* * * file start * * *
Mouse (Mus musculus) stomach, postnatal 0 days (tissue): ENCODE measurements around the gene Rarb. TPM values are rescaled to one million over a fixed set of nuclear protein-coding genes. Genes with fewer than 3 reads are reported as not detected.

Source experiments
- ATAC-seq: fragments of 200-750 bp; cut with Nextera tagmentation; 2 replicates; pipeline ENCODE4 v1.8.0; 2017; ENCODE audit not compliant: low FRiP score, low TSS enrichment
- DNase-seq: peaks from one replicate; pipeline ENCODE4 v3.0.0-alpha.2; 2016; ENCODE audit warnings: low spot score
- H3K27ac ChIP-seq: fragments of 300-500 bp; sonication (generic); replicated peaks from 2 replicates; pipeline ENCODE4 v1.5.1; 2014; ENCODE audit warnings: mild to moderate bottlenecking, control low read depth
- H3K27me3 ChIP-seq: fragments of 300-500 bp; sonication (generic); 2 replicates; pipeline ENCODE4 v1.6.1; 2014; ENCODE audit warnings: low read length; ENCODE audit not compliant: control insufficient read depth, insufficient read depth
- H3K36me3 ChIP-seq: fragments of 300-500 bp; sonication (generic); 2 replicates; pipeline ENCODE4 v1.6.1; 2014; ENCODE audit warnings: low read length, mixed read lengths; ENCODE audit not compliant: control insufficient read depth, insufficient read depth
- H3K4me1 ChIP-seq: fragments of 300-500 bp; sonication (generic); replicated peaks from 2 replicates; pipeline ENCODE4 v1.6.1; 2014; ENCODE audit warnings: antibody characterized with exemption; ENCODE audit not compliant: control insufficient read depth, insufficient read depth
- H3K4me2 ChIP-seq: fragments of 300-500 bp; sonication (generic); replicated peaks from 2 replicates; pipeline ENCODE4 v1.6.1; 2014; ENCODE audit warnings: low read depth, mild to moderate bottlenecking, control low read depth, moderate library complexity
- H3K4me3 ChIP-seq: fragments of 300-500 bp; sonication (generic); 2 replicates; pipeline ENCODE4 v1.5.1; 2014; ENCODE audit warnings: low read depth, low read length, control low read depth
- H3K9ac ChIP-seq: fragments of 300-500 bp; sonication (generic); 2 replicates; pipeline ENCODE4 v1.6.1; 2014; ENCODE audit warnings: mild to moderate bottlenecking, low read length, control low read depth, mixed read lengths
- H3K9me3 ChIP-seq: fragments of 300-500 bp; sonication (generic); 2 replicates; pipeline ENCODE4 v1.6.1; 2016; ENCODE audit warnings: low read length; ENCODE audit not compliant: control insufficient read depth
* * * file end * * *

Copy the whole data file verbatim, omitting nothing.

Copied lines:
Mouse (Mus musculus) stomach, postnatal 0 days (tissue): ENCODE measurements around the gene Rarb. TPM values are rescaled to one million over a fixed set of nuclear protein-coding genes. Genes with fewer than 3 reads are reported as not detected.

Source experiments
- ATAC-seq: fragments of 200-750 bp; cut with Nextera tagmentation; 2 replicates; pipeline ENCODE4 v1.8.0; 2017; ENCODE audit not compliant: low FRiP score, low TSS enrichment
- DNase-seq: peaks from one replicate; pipeline ENCODE4 v3.0.0-alpha.2; 2016; ENCODE audit warnings: low spot score
- H3K27ac ChIP-seq: fragments of 300-500 bp; sonication (generic); replicated peaks from 2 replicates; pipeline ENCODE4 v1.5.1; 2014; ENCODE audit warnings: mild to moderate bottlenecking, control low read depth
- H3K27me3 ChIP-seq: fragments of 300-500 bp; sonication (generic); 2 replicates; pipeline ENCODE4 v1.6.1; 2014; ENCODE audit warnings: low read length; ENCODE audit not compliant: control insufficient read depth, insufficient read depth
- H3K36me3 ChIP-seq: fragments of 300-500 bp; sonication (generic); 2 replicates; pipeline ENCODE4 v1.6.1; 2014; ENCODE audit warnings: low read length, mixed read lengths; ENCODE audit not compliant: control insufficient read depth, insufficient read depth
- H3K4me1 ChIP-seq: fragments of 300-500 bp; sonication (generic); replicated peaks from 2 replicates; pipeline ENCODE4 v1.6.1; 2014; ENCODE audit warnings: antibody characterized with exemption; ENCODE audit not compliant: control insufficient read depth, insufficient read depth
- H3K4me2 ChIP-seq: fragments of 300-500 bp; sonication (generic); replicated peaks from 2 replicates; pipeline ENCODE4 v1.6.1; 2014; ENCODE audit warnings: low read depth, mild to moderate bottlenecking, control low read depth, moderate library complexity
- H3K4me3 ChIP-seq: fragments of 300-500 bp; sonication (generic); 2 replicates; pipeline ENCODE4 v1.5.1; 2014; ENCODE audit warnings: low read depth, low read length, control low read depth
- H3K9ac ChIP-seq: fragments of 300-500 bp; sonication (generic); 2 replicates; pipeline ENCODE4 v1.6.1; 2014; ENCODE audit warnings: mild to moderate bottlenecking, low read length, control low read depth, mixed read lengths
- H3K9me3 ChIP-seq: fragments of 300-500 bp; sonication (generic); 2 replicates; pipeline ENCODE4 v1.6.1; 2016; ENCODE audit warnings: low read length; ENCODE audit not compliant: control insufficient read depth